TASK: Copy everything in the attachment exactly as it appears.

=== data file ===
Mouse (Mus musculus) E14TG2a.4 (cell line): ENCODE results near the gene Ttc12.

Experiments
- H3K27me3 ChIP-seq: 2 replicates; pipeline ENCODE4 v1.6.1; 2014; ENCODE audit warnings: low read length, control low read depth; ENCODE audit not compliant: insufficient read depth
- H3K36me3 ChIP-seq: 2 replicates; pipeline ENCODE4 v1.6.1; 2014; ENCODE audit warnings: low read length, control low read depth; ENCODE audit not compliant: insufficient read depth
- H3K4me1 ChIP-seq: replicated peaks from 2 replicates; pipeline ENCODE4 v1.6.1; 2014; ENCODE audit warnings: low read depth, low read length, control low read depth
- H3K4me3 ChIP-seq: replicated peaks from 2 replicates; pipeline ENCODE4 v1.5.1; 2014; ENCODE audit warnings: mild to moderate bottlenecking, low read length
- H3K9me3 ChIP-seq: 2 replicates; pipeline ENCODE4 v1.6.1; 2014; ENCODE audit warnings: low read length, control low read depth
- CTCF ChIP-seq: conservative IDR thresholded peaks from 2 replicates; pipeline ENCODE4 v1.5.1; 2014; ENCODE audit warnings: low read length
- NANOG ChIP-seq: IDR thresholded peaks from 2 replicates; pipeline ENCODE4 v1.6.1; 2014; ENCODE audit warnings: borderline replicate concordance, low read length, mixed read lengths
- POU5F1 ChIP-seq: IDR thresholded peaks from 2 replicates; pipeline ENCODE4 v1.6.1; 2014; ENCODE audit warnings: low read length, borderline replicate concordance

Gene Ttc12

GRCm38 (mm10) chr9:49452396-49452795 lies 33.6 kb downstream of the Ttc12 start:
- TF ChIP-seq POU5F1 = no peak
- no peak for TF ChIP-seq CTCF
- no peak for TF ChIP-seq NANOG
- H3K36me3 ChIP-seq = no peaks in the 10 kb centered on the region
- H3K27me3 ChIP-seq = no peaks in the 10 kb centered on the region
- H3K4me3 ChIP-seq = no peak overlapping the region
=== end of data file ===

Mouse (Mus musculus) E14TG2a.4 (cell line): ENCODE results near the gene Ttc12.

Experiments
- H3K27me3 ChIP-seq: 2 replicates; pipeline ENCODE4 v1.6.1; 2014; ENCODE audit warnings: low read length, control low read depth; ENCODE audit not compliant: insufficient read depth
- H3K36me3 ChIP-seq: 2 replicates; pipeline ENCODE4 v1.6.1; 2014; ENCODE audit warnings: low read length, control low read depth; ENCODE audit not compliant: insufficient read depth
- H3K4me1 ChIP-seq: replicated peaks from 2 replicates; pipeline ENCODE4 v1.6.1; 2014; ENCODE audit warnings: low read depth, low read length, control low read depth
- H3K4me3 ChIP-seq: replicated peaks from 2 replicates; pipeline ENCODE4 v1.5.1; 2014; ENCODE audit warnings: mild to moderate bottlenecking, low read length
- H3K9me3 ChIP-seq: 2 replicates; pipeline ENCODE4 v1.6.1; 2014; ENCODE audit warnings: low read length, control low read depth
- CTCF ChIP-seq: conservative IDR thresholded peaks from 2 replicates; pipeline ENCODE4 v1.5.1; 2014; ENCODE audit warnings: low read length
- NANOG ChIP-seq: IDR thresholded peaks from 2 replicates; pipeline ENCODE4 v1.6.1; 2014; ENCODE audit warnings: borderline replicate concordance, low read length, mixed read lengths
- POU5F1 ChIP-seq: IDR thresholded peaks from 2 replicates; pipeline ENCODE4 v1.6.1; 2014; ENCODE audit warnings: low read length, borderline replicate concordance

Gene Ttc12

GRCm38 (mm10) chr9:49452396-49452795 lies 33.6 kb downstream of the Ttc12 start:
- TF ChIP-seq POU5F1 = no peak
- no peak for TF ChIP-seq CTCF
- no peak for TF ChIP-seq NANOG
- H3K36me3 ChIP-seq = no peaks in the 10 kb centered on the region
- H3K27me3 ChIP-seq = no peaks in the 10 kb centered on the region
- H3K4me3 ChIP-seq = no peak overlapping the region